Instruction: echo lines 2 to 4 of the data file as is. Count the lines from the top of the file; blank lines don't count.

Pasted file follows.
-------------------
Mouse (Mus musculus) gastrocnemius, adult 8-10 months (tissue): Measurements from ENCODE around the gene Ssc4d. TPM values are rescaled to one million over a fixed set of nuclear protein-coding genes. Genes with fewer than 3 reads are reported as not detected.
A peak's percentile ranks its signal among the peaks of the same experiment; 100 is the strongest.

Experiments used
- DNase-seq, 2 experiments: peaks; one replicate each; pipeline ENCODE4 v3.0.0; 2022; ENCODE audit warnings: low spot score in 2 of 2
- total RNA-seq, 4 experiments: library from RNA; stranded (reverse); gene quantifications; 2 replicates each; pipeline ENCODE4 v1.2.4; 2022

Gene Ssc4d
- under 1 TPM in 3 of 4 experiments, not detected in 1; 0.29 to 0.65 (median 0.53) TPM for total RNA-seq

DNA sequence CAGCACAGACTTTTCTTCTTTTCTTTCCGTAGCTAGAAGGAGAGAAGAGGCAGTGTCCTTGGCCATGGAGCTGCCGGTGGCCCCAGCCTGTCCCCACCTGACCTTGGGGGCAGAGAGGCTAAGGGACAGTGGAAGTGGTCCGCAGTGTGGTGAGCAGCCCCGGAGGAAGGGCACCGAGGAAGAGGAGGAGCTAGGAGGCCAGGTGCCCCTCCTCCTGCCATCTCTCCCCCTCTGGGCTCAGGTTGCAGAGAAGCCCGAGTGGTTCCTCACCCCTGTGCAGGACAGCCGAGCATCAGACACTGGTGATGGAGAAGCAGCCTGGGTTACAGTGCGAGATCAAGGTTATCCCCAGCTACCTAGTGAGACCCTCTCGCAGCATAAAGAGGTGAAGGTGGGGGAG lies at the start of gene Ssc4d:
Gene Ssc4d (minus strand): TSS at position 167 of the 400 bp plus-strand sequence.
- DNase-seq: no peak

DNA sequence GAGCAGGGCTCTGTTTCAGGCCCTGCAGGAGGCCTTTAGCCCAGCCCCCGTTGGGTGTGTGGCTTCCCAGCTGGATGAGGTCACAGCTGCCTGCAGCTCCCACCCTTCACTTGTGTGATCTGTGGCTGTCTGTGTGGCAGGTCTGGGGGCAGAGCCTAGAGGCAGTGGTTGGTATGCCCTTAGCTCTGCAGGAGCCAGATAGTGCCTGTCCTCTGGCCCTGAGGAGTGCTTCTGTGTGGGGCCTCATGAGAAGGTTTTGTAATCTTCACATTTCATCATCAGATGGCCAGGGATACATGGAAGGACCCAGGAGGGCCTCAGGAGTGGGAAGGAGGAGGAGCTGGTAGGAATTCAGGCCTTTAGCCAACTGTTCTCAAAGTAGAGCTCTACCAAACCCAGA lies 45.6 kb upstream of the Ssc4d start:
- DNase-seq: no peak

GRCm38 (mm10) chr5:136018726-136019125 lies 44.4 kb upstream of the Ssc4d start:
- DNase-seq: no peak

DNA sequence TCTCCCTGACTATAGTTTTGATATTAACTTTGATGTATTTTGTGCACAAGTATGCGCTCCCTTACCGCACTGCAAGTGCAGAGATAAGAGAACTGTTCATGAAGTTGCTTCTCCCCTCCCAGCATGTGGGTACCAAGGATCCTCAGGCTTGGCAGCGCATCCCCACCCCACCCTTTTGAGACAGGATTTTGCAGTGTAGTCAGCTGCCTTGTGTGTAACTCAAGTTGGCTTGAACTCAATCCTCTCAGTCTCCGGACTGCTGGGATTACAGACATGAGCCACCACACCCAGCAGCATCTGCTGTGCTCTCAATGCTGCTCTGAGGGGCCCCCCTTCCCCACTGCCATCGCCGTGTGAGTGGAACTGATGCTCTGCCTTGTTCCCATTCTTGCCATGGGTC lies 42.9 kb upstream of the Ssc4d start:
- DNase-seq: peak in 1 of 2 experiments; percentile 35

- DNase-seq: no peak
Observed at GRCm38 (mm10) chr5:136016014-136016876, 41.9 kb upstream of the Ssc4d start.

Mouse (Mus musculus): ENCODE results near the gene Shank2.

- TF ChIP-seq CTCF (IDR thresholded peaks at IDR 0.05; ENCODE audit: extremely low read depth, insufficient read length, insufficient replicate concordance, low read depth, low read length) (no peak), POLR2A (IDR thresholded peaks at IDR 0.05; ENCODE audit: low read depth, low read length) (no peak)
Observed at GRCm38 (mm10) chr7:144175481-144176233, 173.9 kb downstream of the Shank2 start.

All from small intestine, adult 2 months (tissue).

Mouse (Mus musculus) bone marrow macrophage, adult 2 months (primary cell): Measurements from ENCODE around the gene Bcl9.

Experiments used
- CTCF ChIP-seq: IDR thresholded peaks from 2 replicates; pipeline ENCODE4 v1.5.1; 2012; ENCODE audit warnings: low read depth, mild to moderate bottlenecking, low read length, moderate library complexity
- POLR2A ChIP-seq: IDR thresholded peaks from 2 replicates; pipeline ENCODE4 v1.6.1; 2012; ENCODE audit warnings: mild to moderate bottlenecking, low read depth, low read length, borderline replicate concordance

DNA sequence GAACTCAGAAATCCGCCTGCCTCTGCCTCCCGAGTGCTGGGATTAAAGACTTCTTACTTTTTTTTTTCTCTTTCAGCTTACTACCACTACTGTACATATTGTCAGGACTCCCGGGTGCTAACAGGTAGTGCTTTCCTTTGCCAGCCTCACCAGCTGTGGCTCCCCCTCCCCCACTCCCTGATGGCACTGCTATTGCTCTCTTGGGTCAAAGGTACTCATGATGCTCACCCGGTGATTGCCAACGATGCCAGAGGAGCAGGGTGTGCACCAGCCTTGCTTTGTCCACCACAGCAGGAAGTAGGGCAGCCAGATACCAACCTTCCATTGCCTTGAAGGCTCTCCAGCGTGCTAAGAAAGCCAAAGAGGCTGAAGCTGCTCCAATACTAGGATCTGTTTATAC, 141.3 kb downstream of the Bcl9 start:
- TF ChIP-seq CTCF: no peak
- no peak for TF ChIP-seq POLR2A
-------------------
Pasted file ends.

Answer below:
A peak's percentile ranks its signal among the peaks of the same experiment; 100 is the strongest.

Experiments used
- DNase-seq, 2 experiments: peaks; one replicate each; pipeline ENCODE4 v3.0.0; 2022; ENCODE audit warnings: low spot score in 2 of 2